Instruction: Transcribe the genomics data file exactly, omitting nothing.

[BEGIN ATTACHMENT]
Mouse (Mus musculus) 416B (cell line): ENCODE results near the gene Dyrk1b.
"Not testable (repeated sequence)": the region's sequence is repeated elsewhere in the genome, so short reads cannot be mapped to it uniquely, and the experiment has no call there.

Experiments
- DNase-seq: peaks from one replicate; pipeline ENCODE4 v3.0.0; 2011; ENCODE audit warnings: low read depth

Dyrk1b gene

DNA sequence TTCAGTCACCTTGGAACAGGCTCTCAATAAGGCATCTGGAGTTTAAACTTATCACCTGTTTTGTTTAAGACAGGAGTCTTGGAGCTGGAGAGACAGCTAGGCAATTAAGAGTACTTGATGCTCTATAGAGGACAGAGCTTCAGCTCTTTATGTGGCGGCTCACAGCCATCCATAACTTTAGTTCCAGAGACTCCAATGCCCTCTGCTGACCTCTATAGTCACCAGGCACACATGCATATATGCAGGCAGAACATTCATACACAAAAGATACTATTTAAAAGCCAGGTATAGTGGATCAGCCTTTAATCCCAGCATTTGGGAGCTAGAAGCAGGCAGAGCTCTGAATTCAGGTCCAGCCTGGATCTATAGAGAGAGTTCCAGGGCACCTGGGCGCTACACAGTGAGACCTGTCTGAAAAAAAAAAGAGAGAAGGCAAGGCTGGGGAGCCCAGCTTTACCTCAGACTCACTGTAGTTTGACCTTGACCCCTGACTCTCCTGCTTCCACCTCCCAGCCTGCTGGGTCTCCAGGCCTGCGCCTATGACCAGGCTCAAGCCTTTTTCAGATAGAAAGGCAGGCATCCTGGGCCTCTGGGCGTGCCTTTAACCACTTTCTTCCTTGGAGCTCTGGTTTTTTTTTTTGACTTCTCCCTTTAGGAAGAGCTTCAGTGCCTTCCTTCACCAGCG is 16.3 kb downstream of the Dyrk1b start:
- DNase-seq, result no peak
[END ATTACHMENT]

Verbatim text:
Mouse (Mus musculus) 416B (cell line): ENCODE results near the gene Dyrk1b.
"Not testable (repeated sequence)": the region's sequence is repeated elsewhere in the genome, so short reads cannot be mapped to it uniquely, and the experiment has no call there.

Experiments
- DNase-seq: peaks from one replicate; pipeline ENCODE4 v3.0.0; 2011; ENCODE audit warnings: low read depth

Dyrk1b gene

DNA sequence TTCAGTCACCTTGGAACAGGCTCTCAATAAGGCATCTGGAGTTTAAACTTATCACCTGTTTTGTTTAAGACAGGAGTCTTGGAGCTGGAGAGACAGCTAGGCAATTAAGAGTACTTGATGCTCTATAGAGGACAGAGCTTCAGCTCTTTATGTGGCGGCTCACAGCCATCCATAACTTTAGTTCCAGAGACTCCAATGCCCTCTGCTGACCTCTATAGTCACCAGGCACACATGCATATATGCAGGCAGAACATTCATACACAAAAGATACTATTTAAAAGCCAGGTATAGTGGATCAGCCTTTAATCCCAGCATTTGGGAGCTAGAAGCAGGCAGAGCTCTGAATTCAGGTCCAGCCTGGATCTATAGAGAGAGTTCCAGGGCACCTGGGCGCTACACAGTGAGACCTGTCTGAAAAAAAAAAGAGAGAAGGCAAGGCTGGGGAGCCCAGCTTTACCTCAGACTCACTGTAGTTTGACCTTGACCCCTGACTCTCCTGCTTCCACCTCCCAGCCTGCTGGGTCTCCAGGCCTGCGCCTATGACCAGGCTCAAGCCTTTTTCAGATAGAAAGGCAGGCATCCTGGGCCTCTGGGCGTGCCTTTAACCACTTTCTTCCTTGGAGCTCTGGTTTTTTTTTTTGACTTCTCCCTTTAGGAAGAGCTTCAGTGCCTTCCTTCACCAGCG is 16.3 kb downstream of the Dyrk1b start:
- DNase-seq, result no peak